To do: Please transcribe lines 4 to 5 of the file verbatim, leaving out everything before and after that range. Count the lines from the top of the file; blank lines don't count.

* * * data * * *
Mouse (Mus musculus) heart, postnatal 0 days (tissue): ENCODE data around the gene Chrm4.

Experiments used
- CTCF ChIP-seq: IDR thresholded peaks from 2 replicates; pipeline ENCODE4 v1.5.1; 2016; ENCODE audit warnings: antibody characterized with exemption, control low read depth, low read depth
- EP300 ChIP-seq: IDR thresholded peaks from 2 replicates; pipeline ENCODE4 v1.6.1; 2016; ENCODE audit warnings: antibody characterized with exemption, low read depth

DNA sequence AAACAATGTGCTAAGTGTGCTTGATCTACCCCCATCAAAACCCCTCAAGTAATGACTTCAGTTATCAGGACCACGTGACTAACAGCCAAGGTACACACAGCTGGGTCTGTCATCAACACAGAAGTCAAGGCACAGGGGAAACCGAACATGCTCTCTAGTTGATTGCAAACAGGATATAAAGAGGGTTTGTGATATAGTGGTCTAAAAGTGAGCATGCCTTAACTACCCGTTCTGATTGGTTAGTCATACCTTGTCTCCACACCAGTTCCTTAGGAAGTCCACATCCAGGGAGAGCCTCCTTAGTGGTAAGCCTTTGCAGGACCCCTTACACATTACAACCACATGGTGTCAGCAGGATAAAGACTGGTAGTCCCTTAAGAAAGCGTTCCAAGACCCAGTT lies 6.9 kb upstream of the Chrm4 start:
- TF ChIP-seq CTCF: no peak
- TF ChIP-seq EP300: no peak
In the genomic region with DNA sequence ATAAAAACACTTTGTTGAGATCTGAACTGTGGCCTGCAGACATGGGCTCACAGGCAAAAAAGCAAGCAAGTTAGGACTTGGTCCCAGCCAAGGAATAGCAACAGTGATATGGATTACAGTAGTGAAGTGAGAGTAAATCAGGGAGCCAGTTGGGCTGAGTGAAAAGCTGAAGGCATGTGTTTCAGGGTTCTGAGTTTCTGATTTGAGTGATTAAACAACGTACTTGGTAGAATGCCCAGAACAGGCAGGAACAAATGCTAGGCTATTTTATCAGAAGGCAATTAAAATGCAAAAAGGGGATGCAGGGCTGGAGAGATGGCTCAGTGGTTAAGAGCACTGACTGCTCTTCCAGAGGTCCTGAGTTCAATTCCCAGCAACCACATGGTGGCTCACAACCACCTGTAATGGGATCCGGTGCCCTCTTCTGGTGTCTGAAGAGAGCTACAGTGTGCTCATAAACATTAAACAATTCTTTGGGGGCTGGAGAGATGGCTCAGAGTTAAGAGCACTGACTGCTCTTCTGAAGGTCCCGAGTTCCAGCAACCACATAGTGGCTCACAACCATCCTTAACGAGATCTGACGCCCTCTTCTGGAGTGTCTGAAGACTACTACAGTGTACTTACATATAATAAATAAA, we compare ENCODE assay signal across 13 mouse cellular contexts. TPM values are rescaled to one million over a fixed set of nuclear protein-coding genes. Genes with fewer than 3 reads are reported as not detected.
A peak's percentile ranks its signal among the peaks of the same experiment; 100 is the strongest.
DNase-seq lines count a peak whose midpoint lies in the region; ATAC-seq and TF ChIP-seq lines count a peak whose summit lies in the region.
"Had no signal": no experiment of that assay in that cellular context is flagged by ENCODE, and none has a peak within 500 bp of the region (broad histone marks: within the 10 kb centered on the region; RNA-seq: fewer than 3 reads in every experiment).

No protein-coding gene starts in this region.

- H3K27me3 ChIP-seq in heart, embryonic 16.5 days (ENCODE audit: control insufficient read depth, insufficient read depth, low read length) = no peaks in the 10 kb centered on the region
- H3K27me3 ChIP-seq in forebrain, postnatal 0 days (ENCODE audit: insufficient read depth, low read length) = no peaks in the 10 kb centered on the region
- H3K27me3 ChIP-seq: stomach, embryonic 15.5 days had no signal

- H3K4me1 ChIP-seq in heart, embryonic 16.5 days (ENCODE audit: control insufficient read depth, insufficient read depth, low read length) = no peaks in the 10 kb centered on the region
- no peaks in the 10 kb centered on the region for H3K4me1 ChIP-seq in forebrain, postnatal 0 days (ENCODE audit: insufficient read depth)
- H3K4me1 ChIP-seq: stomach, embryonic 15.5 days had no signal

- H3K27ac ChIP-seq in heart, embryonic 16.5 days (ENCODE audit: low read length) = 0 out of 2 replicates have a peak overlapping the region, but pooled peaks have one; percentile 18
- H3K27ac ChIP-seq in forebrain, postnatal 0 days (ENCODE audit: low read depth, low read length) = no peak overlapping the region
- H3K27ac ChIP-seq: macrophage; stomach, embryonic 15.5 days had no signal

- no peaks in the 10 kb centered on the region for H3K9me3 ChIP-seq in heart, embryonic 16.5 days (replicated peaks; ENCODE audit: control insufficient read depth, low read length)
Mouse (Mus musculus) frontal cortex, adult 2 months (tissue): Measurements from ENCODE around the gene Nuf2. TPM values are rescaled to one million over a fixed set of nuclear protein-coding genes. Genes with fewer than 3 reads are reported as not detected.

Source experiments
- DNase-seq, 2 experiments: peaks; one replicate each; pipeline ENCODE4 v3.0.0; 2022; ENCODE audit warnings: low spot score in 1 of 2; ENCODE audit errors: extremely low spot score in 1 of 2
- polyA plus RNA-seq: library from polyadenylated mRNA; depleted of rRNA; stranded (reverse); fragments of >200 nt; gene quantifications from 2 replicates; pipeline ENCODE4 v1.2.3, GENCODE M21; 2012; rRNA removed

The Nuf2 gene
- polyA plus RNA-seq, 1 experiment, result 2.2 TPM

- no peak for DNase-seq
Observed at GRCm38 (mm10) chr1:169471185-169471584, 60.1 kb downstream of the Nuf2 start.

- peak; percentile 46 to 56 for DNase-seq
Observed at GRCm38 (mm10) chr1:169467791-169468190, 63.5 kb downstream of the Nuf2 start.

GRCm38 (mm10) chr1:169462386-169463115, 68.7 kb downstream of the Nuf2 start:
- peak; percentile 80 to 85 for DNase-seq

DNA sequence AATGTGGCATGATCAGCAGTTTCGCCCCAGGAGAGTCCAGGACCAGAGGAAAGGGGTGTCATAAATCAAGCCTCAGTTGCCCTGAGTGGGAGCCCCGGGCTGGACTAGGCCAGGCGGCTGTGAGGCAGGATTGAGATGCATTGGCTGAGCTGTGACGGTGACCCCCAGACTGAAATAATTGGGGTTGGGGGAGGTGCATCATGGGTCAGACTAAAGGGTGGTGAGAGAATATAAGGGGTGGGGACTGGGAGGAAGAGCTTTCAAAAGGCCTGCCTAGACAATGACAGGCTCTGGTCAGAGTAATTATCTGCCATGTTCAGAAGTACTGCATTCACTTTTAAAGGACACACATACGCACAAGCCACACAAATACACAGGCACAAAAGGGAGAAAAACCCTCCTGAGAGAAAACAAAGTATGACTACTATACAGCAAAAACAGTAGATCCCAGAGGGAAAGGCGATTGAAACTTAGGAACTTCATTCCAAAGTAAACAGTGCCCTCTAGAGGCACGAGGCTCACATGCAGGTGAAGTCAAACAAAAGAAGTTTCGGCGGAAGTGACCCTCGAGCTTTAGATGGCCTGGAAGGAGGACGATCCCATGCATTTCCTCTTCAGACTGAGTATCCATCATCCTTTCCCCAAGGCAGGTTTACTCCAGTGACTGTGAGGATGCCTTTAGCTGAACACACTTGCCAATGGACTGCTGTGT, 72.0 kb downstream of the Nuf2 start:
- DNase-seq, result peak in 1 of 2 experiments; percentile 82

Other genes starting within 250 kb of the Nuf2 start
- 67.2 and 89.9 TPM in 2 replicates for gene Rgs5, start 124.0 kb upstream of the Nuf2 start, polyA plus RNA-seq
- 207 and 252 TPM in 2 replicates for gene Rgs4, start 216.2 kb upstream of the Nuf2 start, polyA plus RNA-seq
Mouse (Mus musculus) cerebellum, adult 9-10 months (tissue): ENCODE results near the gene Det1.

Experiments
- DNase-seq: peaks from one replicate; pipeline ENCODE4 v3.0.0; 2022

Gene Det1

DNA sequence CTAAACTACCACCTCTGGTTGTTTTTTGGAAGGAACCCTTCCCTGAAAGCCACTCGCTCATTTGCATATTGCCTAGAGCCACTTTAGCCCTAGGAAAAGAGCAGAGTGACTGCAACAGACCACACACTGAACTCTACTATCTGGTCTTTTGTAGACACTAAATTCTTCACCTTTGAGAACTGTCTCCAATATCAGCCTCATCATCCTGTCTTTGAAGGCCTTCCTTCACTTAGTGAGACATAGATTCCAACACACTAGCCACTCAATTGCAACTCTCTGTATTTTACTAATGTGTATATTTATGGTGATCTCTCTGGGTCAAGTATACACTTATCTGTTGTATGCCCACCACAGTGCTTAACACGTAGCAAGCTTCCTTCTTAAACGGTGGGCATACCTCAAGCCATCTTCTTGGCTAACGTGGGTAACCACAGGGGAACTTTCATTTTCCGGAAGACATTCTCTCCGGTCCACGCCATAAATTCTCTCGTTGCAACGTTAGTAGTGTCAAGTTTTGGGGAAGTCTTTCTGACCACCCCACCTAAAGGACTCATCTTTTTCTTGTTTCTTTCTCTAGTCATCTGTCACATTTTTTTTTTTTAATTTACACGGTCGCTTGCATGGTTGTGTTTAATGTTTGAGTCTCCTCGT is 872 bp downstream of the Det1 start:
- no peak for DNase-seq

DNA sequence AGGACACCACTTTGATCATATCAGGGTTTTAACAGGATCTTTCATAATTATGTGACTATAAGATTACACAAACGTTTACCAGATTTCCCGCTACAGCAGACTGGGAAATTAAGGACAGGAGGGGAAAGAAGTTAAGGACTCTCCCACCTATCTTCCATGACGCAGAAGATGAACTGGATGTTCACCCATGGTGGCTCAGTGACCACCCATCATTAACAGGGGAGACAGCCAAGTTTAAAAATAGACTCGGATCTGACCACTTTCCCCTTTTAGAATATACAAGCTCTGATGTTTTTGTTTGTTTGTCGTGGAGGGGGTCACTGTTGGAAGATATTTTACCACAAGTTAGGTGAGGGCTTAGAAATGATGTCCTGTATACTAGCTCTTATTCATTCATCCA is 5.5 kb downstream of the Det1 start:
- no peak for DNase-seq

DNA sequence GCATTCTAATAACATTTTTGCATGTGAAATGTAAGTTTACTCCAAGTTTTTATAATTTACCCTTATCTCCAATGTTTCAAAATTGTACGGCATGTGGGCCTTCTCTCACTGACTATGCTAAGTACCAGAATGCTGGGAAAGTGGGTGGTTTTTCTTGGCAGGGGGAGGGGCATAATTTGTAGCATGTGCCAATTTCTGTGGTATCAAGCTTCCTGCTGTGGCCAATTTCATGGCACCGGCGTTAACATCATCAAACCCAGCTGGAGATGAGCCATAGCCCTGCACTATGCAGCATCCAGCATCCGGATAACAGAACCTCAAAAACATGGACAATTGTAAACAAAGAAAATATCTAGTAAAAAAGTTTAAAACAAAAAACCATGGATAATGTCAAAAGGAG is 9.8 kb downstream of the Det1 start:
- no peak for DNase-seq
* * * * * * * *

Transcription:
- EP300 ChIP-seq: IDR thresholded peaks from 2 replicates; pipeline ENCODE4 v1.6.1; 2016; ENCODE audit warnings: antibody characterized with exemption, low read depth

DNA sequence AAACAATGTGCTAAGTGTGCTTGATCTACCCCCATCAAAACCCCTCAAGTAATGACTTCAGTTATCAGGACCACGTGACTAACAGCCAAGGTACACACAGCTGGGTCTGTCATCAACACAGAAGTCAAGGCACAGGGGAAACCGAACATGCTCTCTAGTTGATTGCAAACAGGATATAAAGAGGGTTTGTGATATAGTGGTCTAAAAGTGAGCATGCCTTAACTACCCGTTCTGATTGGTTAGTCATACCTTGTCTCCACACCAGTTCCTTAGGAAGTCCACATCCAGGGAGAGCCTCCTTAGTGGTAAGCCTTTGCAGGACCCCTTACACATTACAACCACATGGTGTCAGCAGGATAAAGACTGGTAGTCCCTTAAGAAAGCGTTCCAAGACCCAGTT lies 6.9 kb upstream of the Chrm4 start: